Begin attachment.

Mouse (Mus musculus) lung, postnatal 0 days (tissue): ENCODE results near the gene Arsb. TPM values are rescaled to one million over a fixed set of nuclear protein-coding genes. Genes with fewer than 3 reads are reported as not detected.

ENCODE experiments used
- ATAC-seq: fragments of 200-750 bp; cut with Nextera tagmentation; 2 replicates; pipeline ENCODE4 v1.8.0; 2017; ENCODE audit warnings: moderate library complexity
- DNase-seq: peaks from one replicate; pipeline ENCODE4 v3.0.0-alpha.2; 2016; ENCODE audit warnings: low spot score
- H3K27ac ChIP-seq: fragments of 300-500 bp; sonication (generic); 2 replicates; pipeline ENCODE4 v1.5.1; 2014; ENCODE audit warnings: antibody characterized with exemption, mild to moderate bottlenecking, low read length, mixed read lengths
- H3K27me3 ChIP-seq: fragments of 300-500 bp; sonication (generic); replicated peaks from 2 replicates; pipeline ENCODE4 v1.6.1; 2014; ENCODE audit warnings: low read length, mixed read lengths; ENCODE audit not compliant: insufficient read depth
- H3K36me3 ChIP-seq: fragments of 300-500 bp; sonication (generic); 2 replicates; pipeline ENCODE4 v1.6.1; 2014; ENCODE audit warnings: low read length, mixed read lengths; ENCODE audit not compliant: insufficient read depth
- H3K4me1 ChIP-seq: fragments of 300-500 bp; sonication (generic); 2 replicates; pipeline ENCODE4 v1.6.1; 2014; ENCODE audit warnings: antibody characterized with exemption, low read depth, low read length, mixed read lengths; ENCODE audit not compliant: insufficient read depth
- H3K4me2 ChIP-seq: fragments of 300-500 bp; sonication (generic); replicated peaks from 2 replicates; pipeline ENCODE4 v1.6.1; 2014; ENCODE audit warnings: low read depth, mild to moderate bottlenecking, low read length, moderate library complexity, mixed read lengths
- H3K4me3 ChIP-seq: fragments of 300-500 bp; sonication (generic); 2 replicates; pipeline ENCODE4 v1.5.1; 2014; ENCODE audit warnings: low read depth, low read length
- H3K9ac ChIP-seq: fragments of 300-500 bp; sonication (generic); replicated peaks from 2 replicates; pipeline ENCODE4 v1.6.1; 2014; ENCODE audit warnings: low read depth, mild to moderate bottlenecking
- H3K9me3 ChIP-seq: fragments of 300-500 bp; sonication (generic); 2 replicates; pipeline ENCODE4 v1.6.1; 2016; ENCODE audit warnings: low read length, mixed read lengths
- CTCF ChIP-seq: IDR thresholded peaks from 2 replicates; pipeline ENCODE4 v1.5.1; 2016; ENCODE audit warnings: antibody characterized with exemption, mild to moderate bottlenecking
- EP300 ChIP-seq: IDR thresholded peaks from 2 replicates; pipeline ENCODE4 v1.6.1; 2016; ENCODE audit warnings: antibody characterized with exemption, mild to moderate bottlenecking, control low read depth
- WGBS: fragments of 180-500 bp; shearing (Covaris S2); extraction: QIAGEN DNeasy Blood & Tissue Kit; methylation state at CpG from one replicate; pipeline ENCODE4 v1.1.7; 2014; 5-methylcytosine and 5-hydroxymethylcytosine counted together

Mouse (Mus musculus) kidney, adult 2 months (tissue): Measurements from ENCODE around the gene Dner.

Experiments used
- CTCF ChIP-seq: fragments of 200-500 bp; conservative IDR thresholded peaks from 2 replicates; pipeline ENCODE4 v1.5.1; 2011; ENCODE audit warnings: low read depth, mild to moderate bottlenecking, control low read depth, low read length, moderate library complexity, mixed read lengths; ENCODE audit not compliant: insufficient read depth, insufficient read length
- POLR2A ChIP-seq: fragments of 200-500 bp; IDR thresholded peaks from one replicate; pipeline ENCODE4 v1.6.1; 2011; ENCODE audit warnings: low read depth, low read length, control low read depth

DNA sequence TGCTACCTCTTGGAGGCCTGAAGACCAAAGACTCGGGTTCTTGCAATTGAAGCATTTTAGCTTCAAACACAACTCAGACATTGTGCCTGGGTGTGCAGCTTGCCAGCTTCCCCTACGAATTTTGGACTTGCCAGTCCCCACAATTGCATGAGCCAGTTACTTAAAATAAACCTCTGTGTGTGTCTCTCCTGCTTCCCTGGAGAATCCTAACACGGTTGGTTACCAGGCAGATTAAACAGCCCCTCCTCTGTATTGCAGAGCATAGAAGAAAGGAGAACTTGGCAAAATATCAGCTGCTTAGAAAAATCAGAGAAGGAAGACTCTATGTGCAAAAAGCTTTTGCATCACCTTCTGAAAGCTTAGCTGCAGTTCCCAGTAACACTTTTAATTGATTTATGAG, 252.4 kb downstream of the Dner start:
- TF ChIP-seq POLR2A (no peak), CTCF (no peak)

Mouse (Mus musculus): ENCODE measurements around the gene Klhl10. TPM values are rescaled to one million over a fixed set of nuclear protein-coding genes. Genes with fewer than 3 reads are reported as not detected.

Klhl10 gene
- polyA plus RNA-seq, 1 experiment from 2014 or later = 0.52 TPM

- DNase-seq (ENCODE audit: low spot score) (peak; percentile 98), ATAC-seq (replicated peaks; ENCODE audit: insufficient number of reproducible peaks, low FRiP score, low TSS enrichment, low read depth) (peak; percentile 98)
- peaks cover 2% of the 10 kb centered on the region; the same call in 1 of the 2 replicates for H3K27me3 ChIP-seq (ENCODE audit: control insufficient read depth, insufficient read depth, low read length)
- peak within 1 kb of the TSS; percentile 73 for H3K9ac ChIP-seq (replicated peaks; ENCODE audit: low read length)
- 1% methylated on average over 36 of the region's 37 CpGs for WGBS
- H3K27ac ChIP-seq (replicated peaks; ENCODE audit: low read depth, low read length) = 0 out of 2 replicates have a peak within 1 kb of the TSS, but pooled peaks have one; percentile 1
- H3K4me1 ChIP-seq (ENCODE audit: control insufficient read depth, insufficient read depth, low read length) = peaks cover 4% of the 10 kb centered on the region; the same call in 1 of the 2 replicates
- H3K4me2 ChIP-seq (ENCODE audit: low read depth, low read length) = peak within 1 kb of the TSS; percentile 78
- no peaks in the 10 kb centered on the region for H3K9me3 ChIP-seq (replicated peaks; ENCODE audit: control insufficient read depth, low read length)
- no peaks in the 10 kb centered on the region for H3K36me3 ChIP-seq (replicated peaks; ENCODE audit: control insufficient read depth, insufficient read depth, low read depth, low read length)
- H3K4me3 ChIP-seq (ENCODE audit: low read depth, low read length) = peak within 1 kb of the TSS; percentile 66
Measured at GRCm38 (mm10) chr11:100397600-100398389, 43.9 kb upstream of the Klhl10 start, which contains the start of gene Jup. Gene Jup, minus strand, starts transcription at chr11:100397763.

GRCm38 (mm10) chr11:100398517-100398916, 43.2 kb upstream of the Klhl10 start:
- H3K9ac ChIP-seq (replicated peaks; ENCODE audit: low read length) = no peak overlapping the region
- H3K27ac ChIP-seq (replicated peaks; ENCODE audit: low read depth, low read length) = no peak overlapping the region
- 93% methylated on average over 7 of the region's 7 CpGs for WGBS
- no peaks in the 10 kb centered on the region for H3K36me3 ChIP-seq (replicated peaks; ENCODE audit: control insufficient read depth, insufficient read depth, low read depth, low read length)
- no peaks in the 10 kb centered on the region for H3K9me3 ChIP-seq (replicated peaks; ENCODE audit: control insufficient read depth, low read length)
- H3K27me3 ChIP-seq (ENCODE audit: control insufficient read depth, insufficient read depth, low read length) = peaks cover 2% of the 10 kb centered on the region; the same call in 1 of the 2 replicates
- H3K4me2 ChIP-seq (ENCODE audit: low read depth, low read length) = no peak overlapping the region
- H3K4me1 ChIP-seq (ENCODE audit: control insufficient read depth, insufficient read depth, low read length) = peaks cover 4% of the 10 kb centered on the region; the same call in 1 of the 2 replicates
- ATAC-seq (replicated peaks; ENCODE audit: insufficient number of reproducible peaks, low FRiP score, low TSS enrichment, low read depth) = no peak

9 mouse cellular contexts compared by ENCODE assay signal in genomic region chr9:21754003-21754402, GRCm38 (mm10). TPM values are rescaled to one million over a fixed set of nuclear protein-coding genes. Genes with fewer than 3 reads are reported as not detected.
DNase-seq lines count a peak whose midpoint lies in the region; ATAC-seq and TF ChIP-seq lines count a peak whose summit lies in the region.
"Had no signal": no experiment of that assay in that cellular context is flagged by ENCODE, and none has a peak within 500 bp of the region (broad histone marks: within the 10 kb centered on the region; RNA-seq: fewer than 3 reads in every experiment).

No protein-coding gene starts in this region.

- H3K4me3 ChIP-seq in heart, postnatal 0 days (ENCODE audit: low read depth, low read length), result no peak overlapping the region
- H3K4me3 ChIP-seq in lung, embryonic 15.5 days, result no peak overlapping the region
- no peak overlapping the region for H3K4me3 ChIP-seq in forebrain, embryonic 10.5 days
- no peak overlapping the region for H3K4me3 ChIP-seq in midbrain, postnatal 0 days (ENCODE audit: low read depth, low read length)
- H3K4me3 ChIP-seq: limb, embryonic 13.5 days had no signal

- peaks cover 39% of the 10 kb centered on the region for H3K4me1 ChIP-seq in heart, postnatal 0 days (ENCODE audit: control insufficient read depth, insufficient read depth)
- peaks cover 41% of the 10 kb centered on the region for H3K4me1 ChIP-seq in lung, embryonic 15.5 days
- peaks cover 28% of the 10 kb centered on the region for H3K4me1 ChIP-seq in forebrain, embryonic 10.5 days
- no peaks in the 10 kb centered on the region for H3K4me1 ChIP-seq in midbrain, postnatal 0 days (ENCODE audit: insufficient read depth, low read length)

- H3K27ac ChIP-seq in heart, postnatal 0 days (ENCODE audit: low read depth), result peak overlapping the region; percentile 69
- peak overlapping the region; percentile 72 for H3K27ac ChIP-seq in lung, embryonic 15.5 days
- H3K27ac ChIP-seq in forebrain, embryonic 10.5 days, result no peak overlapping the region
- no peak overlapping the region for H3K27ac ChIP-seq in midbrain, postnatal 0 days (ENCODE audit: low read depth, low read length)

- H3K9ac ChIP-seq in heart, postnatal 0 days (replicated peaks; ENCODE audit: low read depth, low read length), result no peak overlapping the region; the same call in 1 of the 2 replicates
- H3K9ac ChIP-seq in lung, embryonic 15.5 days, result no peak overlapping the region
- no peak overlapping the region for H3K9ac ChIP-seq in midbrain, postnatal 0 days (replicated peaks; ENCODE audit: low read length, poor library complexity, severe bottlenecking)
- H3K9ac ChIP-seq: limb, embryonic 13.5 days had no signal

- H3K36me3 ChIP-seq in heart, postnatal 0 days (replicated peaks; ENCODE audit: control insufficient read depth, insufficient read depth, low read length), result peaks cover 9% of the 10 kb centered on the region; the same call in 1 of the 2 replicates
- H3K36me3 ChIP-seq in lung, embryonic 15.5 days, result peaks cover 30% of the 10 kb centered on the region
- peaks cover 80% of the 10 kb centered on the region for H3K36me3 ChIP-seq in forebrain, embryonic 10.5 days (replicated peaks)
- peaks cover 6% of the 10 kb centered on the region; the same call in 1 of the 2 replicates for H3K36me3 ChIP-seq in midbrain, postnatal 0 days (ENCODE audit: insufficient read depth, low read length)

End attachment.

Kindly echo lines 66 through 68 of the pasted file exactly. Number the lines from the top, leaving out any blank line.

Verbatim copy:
- H3K9ac ChIP-seq: limb, embryonic 13.5 days had no signal

- H3K36me3 ChIP-seq in heart, postnatal 0 days (replicated peaks; ENCODE audit: control insufficient read depth, insufficient read depth, low read length), result peaks cover 9% of the 10 kb centered on the region; the same call in 1 of the 2 replicates
- H3K36me3 ChIP-seq in lung, embryonic 15.5 days, result peaks cover 30% of the 10 kb centered on the region